Another favorite location for my secrets was inside the drop ceiling of my room. I hid everything from cold hard cash to well...things I'd rather not talk about :) It was a rather ingenious hiding place, since I used to rotate the location of these various items from tile to tile to throw anyone off my scent. I still harbor some of this desire to hide things out of sight, shoving my laptop under piles of clothes when I know I'm going to be out of the house for a while, or pushing journals behind other books on my shelf.
I'm also good at finding other people's secrets. My brother and I loved snooping through my grandmother's closets, hosting our own contest for who could find the most obsolete or questionable object. All we discovered were old versions of Monopoly, Life, and hundreds of loose jacks, all missing their corresponding balls. I've also rummaged through more drawers and nightstands than I can count, and I can say unabashedly that I try to piece together people's lives when I frequent Air BnBs, although I usually restrain myself from doing more than carefully scrutinizing their photos and building a plausible backstory. Mostly, I just pet their dogs and plot how I can smuggle them back home with me.
I've experimented with messages in bottles and writing secrets in the sand. I've released secrets to the wind, and I've told secrets in foreign languages. I've whispered them to people I loved when I thought they were sleeping. I've said them directly to people's faces, but changed certain details so that no one would know they belonged to me. It feels strange at times that there is and never will be one home for all of our secrets, even for the most diligent journal keepers among us.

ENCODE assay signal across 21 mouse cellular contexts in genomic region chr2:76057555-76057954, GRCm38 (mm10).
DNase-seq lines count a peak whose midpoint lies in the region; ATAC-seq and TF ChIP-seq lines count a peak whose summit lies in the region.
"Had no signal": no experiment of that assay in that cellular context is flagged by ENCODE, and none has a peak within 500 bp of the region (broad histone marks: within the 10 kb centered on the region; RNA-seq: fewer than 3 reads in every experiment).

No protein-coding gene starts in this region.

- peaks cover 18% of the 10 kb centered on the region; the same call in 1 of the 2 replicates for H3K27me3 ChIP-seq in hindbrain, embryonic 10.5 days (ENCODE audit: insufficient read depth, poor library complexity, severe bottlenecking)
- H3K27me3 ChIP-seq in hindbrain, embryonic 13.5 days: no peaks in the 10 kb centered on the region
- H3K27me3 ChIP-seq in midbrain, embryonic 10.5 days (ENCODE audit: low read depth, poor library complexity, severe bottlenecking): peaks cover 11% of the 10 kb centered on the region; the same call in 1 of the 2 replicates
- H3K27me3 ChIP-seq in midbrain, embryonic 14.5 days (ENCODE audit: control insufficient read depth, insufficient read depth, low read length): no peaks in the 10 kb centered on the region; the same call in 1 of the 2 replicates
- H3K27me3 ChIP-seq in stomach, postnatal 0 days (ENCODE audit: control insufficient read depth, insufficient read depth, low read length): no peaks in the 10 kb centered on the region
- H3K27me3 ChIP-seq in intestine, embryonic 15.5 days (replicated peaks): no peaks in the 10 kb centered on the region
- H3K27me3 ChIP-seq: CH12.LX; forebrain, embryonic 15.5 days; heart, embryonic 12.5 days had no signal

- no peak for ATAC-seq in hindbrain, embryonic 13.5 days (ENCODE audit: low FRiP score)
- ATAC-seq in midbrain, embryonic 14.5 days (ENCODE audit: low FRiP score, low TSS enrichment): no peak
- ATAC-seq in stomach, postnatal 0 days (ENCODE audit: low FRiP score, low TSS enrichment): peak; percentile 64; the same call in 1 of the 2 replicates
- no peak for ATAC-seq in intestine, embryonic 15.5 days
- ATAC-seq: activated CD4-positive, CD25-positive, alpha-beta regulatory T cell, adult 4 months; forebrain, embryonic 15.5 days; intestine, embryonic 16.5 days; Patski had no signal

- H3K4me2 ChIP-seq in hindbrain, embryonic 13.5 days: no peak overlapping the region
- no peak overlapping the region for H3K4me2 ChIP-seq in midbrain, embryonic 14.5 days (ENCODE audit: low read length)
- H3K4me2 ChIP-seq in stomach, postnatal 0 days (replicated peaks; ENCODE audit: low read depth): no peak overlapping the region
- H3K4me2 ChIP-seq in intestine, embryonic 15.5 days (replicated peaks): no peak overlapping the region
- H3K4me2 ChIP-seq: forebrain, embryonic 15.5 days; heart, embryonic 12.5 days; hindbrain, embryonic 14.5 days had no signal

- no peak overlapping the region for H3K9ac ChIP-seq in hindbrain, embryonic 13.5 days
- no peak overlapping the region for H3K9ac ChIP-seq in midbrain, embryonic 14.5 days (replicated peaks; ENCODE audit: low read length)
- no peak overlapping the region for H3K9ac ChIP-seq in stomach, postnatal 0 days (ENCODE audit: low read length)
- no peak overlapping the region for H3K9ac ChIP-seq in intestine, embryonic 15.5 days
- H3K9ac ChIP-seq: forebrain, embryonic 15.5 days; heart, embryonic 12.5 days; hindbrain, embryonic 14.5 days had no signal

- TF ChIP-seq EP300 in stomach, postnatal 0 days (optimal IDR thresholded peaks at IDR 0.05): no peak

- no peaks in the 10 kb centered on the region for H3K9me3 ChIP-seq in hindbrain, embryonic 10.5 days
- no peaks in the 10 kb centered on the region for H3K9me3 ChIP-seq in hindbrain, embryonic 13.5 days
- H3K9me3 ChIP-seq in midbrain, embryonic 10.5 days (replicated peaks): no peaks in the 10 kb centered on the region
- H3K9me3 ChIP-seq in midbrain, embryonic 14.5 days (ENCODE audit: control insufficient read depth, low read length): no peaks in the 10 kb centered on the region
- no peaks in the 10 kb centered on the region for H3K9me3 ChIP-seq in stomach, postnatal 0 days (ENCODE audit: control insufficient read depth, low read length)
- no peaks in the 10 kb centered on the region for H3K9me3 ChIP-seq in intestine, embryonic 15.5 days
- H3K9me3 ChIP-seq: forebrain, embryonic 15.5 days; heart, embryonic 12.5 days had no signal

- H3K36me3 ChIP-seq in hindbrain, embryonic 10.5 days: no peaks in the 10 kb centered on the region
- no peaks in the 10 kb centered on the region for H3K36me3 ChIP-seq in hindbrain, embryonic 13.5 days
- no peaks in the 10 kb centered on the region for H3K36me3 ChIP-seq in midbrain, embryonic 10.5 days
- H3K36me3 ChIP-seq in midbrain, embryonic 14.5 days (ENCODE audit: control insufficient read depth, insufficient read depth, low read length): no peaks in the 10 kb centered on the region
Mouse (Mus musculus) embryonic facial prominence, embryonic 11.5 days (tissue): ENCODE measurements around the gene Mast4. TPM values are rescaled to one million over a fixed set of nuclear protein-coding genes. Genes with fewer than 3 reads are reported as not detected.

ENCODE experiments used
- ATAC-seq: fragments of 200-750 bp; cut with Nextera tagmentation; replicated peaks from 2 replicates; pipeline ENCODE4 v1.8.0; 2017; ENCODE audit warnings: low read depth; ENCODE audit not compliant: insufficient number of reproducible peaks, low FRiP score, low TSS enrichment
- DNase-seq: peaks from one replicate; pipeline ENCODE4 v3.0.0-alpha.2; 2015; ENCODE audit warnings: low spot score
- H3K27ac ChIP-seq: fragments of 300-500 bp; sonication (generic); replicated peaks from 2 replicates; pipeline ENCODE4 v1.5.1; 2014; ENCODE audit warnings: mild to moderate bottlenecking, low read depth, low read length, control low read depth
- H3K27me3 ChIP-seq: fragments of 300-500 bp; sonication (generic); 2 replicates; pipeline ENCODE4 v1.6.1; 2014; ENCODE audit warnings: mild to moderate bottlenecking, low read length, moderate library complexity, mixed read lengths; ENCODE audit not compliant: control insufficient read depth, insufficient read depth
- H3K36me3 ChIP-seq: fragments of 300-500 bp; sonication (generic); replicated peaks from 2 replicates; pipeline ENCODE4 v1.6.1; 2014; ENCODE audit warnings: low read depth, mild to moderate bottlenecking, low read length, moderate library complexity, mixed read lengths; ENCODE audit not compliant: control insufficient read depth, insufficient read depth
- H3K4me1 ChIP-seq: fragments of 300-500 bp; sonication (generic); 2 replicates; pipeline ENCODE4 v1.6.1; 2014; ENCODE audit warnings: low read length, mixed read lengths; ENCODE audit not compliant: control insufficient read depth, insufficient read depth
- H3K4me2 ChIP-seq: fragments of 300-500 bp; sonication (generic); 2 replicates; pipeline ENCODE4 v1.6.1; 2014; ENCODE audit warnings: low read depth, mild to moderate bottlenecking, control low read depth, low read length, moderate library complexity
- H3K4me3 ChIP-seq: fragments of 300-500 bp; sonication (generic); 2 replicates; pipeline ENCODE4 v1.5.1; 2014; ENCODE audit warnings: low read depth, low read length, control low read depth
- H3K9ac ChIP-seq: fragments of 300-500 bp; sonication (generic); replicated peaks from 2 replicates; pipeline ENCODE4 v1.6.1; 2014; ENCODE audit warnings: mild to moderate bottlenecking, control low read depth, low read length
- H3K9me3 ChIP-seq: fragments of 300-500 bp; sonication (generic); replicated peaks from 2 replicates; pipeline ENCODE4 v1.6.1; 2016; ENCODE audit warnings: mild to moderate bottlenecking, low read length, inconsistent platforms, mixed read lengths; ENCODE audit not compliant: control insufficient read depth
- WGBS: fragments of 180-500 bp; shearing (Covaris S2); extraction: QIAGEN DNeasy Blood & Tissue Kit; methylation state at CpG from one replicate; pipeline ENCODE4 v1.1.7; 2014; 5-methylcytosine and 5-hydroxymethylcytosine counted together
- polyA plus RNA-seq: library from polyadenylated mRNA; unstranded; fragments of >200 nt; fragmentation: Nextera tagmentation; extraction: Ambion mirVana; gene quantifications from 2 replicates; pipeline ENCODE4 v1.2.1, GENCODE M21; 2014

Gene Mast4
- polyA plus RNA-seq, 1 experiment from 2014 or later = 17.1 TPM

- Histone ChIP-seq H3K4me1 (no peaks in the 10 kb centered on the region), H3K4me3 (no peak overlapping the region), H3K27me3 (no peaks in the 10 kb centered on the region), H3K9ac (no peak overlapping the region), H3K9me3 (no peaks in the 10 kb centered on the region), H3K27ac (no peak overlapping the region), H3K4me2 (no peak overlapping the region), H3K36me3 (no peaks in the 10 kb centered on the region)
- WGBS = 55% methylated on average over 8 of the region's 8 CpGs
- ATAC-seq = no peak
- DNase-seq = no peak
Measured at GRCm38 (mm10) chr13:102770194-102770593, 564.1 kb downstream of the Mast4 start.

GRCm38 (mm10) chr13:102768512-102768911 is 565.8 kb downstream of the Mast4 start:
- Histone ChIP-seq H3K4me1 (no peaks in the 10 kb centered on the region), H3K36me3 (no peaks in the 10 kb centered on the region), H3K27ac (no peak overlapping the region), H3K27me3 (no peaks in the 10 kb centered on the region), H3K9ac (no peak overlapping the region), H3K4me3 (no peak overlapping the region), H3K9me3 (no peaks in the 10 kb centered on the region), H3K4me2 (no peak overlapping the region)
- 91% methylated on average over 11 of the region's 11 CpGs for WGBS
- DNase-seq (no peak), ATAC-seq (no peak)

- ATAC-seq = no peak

The truth is, most of the places where I kept my secrets as a child are gone. They're either obsolete or they simply no longer exist. My grandmother's old cabin, a bastion of out-of-print books and M&Ms of questionable age and origin, has been razed to the ground, along with the little red folding table where I watched my grandfather scream at my brother for the way he was eating. As a little girl, one of my first secrets was this: I did not love certain people very much, even if I was supposed to.
My parents' backyard has disassembled some of our secrets too--the swing set where I almost cracked my head open has had the chains and swings removed. The clubhouse where my brother conducted experiments of unknown safety and high flammability is now a storage unit. The crystal that my brother buried in the backyard (and that I secretly dug up later) is unaccounted for, the holes of my brother's burial sites all smoothed over with gravel and fresh grass. The rooms where we burrowed contraband have been turned into guest rooms, and now we enter the first space we ever learn to make secrets--in our childhood rooms--as strangers.
And then there are the things we hide in ice, hoping that they will melt along with it. Last year, I visited my college campus for the first time in nearly seven years. My college campus is known for its long winters, the kinds where hair freezes and snaps off and your eyes water the moment you step outside. As I walked around on that beautiful fall day, I marveled at how many secrets were dependent upon the snow--secrets exhaled in an elaborate igloo that students built behind one of the dorms, or the winter coat of someone we didn't like and buried so deep that it became fossilized with the ice.
Now, when I keep secrets, I think more carefully about why they're secrets in the first place. Am I protecting myself, or someone else? Am I keeping my word to someone else? Or, more likely, I am not protecting anything other than my own pride.
Someday, I might relocate my childhood diary in the black hole of mismatched socks and obnoxious leggings that comprise my dresser drawers, and when I do, I'm going to hide it in the most obvious place: in prominent view on my bookshelf, where I hope it can't run too far away from me.